[tz] Compiler warning in tzcode2016g about SIZE_MAX being wider than int

Tom Lane tgl at sss.pgh.pa.us
Sun Nov 6 16:00:02 UTC 2016

I wrote:
> Paul Eggert <eggert at cs.ucla.edu> writes:
>> On 10/20/2016 04:05 PM, Paul Eggert wrote:
>>> I'll see if I can rewrite the code to remove the INT_MAX restriction, 
>>> which is arbitrary here.

>> Done, by installing the attached patch into the development repository. 
>> I don't know whether this will pacify Clang, but at least it fixes some 
>> (mostly theoretical) bugs in zic.

> Thanks, I can confirm that this silences the warning with macOS's
> version of clang.  I'm a little confused as to why, since on this
> machine ptrdiff_t is "long int" and size_t is "long unsigned int",
> so that SIZE_MAX still doesn't fit into amax if one is being pedantic.

I installed this update into Postgres, and now our weekly run of Coverity
is unhappy:

*** CID 1373152:  Control flow issues  (DEADCODE)
/srv/coverity/git/pgsql-git/92stable/src/timezone/zic.c: 452 in growalloc()
446     {
447     	if (nitems < *nitems_alloc)
448     		return ptr;
449     	else
450     	{
451     		ptrdiff_t	nitems_max = PTRDIFF_MAX - WORK_AROUND_QTBUG_53071;
>>>     CID 1373152:  Control flow issues  (DEADCODE)
>>>     Execution cannot reach the expression "18446744073709551615UL" inside this statement: "amax = ((nitems_max < 18446...".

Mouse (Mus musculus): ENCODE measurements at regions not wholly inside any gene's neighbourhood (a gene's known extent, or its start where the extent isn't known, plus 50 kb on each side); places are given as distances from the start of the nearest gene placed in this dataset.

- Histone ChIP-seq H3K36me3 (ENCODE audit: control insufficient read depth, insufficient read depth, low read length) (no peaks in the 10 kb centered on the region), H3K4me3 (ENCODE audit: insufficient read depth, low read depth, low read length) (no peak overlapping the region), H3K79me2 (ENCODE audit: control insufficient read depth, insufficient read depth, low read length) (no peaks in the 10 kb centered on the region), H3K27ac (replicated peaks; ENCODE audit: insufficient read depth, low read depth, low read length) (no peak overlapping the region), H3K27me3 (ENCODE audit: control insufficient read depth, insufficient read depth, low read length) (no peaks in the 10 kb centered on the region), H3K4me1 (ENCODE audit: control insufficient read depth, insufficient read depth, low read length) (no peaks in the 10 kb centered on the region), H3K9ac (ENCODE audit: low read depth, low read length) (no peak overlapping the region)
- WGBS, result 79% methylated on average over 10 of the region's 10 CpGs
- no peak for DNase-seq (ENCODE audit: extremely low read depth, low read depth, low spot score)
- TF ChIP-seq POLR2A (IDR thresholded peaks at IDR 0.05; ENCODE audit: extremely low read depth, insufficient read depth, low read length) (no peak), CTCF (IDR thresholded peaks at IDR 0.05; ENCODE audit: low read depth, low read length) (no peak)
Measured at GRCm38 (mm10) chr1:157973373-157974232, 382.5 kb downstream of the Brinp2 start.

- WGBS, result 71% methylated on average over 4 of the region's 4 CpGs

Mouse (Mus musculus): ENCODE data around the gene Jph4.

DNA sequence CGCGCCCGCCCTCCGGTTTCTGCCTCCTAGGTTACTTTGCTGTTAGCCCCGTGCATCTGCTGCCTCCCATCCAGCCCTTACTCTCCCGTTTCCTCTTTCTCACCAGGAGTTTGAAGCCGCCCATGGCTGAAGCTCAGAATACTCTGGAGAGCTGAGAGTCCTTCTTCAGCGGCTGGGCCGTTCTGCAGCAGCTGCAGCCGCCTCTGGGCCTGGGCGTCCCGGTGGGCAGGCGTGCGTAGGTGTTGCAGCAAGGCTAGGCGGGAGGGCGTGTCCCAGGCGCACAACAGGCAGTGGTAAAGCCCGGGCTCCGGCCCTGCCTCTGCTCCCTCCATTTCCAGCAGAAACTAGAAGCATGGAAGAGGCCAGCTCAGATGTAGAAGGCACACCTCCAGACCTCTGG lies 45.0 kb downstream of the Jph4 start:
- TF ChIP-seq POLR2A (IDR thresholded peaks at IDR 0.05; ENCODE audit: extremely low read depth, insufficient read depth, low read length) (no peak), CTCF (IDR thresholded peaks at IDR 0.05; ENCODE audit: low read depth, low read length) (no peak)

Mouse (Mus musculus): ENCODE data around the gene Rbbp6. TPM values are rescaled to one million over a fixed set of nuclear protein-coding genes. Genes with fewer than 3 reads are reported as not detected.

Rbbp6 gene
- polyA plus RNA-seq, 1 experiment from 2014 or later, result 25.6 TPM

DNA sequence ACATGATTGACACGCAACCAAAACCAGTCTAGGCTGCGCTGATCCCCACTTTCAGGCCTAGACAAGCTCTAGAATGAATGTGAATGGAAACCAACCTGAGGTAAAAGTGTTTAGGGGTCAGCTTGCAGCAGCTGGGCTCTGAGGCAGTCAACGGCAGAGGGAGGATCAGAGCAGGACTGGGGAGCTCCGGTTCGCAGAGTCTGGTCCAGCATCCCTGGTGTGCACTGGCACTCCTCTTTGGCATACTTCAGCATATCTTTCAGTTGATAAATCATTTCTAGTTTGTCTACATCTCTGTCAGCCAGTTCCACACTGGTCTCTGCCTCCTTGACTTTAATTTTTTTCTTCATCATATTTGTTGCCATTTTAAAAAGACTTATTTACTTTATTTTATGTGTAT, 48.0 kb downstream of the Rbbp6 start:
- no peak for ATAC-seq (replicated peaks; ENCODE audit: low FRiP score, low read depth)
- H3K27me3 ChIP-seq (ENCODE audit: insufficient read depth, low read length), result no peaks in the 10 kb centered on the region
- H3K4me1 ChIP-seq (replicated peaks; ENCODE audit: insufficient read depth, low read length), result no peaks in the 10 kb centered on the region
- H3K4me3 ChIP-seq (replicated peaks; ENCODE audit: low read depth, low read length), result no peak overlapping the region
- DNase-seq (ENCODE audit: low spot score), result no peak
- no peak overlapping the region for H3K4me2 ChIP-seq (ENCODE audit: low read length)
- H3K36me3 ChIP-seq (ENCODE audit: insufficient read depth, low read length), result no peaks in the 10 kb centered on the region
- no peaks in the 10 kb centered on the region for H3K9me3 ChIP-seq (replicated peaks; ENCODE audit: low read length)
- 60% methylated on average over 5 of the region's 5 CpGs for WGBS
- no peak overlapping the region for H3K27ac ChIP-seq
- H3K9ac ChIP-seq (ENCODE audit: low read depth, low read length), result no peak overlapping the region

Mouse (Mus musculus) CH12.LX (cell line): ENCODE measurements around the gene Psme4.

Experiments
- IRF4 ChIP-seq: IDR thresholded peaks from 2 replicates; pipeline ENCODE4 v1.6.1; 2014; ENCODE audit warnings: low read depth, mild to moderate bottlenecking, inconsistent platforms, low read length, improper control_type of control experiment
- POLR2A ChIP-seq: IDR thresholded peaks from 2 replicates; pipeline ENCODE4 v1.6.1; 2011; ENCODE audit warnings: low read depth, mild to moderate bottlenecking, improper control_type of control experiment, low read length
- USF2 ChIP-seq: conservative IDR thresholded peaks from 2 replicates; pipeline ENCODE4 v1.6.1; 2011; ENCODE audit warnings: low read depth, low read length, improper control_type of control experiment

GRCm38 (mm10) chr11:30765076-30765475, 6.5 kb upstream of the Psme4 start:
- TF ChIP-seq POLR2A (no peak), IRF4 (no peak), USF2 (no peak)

452     		ptrdiff_t	amax = nitems_max < SIZE_MAX ? nitems_max : SIZE_MAX;
454     		if ((amax - 1) / 3 * 2 < *nitems_alloc)
455     			memory_exhausted(_("integer overflow"));
456     		*nitems_alloc += (*nitems_alloc >> 1) + 1;
457     		return erealloc(ptr, size_product(*nitems_alloc, itemsize));

This is sort of the same thing as the original clang complaint, although
expressed differently: the test against SIZE_MAX is still useless because
it doesn't fit in ptrdiff_t any more than it did in int.

If I were you, I'd change growalloc() so that its nitems-related arguments
are defined as size_t not ptrdiff_t, and forget about this idea that
ptrdiff_t has anything to do with the limit of what can be requested from
malloc.  None of this hoop-jumping has anything to do with any data set
zic will ever see, anyway.

			regards, tom lane

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